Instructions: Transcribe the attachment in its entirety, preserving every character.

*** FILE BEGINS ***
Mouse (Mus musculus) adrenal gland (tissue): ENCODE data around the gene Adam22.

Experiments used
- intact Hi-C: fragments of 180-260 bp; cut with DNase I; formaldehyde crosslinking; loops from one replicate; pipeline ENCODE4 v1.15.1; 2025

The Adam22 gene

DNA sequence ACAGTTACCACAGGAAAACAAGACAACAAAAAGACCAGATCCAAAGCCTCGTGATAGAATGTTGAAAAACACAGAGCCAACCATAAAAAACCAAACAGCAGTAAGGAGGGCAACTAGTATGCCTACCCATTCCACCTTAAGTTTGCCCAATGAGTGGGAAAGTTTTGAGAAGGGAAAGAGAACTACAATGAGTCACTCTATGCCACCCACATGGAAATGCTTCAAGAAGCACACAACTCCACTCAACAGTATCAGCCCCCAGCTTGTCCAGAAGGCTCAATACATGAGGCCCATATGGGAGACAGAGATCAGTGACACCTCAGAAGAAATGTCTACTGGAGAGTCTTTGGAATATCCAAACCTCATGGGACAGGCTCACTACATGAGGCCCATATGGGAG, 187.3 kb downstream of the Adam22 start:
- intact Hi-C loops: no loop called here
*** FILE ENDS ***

Mouse (Mus musculus) adrenal gland (tissue): ENCODE data around the gene Adam22.

Experiments used
- intact Hi-C: fragments of 180-260 bp; cut with DNase I; formaldehyde crosslinking; loops from one replicate; pipeline ENCODE4 v1.15.1; 2025

The Adam22 gene

DNA sequence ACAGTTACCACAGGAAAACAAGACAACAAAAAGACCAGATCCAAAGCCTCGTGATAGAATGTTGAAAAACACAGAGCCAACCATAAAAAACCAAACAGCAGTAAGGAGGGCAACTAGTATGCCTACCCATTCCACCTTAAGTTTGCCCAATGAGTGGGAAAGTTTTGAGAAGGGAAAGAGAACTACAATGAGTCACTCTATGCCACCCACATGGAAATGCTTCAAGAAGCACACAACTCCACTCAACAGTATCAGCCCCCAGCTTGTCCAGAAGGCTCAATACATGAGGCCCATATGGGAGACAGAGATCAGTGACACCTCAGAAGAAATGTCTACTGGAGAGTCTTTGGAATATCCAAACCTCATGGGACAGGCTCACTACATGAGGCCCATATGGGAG, 187.3 kb downstream of the Adam22 start:
- intact Hi-C loops: no loop called here